Sunday, May 6, 2012

It's a Madhouse!

When I remember my times as an atheist, one of the disconcerting things I ran across frequently was when atheists clearly didn't understand the argument of a Christian apologist, and yet were content to lambast away with ad hominem in the comments section of a YouTube video (of course I'm not applying this universally; there are many atheists who act intelligently with courtesy, and likewise there are many Christians who act in quite insipid and unintelligent ways, if not anti-intellectually). What also baffled me, and this has become more apparent the longer I've been a Christian, is how many atheists really don't know the Scriptures or theology well at all. How many times, whether on YouTube or a Freethinkers meeting, have I heard this dead-horse comment:

Well, the Bible also says you shouldn't eat X, Y, and Z, but you don't seem to follow those rules, therefore you just pick and choose what you do!

People, the answer is in Acts and the epistles of St. Paul. All you have to do is read the Bible and you'd have your answer. And1 I ask that you please don't see this as the ranting and raving of some fundamentalist evangelical Protestant (whose Solo Scriptura isn't even close to what Martin Luther had in mind when he put forth Sola Scriptura). I believe in evolution, in critical thinking, in sound science, that the earth is 4.5 billion years old and that the universe is 15.4 billion years old, that people who are gay never chose their sexuality, etc. I also would agree that Christians, especially of the folk-evangelical ilk, have spouted a lot of anti-science, anti-intellectual, and anti-loving dialogue in the last decades. I'm in firm agreement with Archbishop Lazar Puhalo that the main reason why people don't like Christianity is because of the hypocritical and unwarranted self-righteous attitude that many Christians have simply because they are Christians.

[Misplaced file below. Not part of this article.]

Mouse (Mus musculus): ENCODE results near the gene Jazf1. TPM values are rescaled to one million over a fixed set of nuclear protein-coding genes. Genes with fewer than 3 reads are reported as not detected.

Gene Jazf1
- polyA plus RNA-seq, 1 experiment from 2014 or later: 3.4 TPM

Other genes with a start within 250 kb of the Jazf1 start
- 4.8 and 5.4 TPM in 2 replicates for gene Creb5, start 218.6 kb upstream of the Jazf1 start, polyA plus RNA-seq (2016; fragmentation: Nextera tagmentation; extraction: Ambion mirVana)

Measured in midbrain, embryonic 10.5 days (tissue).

The thing is, I felt this way before I had become a Christian, and long before it as well. I remember not caring for moral arguments against the existence of God because I had already landed myself firmly in moral nihilism, and quite frankly, if you don't believe in morality to begin with how are you going to lodge it as an argument against the existence of God?2 People can talk about how insignificantly small the planet is compared to the universe, the 'pale blue dot' of Carl Sagan, but the fact of the matter is that the size and apparent insignificance of something doesn't mean its intrinsically insignificant. Yes the Bible is an ancient collection of books that existed before modern science, but the age of something doesn't automatically mean that the information contained therein is false – objective morals, dogma, and spirituality are objectively true no matter how much time passes by. Furthermore, the fact that there are multiple religions claiming to have an objective truth doesn't mean that they're all false. It is entirely logical that one could be true and all the rest are not. In fact, that's exactly what Christianity claimed when it was preached to the multi-religious society of the Mediterranean world. Yet somehow we've forgotten that and the mere fact that Islam or Buddhism exists is put forward as a kind of defeater for the Christian.

Perhaps I am just insane.

There is a point to this post; I think that I'm going to imitate David Withun and Pious Fabrications and start commenting more on atheism, though I want to avoid the typical polemically charged rhetoric that is unfortunately passed around too often.3 I simply want to take things to their logical conclusions and see what people think.